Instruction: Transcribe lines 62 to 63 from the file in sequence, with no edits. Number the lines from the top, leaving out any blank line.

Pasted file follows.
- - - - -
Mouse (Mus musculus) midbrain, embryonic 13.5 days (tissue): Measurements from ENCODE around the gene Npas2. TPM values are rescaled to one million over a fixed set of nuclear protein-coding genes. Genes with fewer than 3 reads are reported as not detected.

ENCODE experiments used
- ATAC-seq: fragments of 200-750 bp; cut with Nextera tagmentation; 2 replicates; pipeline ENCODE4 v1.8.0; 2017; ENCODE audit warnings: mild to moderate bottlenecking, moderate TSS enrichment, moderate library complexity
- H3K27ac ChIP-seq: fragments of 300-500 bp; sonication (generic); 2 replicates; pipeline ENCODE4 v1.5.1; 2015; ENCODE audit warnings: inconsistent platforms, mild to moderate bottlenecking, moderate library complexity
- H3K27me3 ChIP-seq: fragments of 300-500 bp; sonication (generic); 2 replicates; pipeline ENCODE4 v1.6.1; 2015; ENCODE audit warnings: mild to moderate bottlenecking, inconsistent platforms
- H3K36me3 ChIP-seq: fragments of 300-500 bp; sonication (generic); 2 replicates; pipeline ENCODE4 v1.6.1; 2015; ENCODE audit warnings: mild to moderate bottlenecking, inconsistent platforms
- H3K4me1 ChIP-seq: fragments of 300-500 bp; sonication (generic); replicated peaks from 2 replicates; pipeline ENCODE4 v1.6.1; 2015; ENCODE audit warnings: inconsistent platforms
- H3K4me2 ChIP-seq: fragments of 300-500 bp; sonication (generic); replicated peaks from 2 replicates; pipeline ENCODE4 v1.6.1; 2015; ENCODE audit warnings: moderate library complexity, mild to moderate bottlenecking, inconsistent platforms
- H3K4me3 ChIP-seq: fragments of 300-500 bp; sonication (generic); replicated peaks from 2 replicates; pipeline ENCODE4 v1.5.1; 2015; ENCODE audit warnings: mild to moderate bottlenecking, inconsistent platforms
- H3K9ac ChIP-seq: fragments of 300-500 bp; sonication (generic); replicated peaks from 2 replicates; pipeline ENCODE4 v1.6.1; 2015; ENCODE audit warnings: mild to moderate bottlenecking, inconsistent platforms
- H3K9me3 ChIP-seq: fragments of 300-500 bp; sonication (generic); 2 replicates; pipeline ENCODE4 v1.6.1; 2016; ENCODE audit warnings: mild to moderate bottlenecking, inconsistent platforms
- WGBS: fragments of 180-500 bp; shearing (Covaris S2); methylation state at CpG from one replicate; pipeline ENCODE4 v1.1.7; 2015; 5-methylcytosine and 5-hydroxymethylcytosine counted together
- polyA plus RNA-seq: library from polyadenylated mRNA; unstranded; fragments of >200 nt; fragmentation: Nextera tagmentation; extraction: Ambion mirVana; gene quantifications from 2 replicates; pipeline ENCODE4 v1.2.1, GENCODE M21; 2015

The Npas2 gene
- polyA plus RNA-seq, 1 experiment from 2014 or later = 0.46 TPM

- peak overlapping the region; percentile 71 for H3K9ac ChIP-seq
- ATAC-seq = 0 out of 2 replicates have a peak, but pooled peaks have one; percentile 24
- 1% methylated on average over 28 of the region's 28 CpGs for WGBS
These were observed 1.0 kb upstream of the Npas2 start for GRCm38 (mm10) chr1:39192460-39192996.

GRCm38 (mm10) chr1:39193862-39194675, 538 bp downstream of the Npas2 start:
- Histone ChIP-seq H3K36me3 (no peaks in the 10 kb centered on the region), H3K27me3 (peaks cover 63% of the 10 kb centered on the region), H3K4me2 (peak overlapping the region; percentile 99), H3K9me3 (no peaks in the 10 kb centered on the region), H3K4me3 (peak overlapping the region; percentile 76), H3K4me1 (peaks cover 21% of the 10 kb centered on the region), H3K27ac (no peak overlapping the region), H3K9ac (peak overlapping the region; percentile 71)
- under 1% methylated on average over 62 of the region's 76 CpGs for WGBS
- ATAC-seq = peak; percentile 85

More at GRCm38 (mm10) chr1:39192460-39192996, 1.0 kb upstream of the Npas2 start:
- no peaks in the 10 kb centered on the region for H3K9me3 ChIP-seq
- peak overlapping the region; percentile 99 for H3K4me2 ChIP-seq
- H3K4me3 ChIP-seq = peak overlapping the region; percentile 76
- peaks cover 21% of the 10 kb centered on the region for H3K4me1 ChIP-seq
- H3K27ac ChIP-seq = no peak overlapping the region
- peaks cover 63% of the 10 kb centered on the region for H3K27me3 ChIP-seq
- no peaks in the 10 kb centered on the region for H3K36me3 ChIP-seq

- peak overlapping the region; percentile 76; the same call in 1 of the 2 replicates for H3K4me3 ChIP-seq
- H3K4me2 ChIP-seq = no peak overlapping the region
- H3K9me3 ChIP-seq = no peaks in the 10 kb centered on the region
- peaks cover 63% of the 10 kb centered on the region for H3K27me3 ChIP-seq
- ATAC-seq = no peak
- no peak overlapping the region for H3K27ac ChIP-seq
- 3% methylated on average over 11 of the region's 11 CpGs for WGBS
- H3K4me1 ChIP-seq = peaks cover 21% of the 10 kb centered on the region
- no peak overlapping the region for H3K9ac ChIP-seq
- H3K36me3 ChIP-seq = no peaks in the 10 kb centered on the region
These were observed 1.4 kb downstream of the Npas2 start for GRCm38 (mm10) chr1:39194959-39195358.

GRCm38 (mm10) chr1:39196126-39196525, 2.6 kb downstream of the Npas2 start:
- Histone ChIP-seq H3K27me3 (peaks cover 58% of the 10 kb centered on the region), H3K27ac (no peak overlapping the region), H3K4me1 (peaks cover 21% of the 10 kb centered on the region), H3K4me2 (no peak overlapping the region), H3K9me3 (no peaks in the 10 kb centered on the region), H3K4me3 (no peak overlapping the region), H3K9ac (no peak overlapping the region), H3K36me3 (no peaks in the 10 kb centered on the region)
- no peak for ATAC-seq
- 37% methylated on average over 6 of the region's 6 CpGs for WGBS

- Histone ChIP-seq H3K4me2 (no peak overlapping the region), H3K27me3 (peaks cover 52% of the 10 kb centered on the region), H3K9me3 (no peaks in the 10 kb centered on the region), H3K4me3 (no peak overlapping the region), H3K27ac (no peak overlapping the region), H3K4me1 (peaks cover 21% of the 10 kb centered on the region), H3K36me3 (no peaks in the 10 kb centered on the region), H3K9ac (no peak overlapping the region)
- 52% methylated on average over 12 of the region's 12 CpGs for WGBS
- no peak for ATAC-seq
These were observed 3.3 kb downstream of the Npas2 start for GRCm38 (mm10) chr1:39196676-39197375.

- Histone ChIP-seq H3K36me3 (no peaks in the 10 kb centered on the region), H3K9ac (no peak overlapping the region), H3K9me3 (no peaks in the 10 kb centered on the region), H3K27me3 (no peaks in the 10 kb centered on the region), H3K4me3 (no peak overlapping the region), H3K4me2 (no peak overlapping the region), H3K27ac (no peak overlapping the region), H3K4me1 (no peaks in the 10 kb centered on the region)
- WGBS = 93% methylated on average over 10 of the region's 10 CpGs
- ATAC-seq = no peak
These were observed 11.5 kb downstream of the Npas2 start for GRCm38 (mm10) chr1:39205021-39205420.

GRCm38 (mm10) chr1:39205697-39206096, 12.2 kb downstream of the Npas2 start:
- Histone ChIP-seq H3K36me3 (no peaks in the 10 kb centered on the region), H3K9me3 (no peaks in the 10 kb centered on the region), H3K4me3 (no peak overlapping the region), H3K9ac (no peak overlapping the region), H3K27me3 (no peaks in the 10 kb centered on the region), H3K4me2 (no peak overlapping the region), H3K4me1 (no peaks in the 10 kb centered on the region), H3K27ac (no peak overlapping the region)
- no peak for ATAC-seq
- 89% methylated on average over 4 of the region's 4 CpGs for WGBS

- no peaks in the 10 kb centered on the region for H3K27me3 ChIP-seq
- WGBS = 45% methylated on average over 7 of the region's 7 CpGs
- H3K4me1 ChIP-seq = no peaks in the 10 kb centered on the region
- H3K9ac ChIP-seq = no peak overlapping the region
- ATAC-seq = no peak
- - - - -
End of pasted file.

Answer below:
- H3K9ac ChIP-seq = no peak overlapping the region
- ATAC-seq = no peak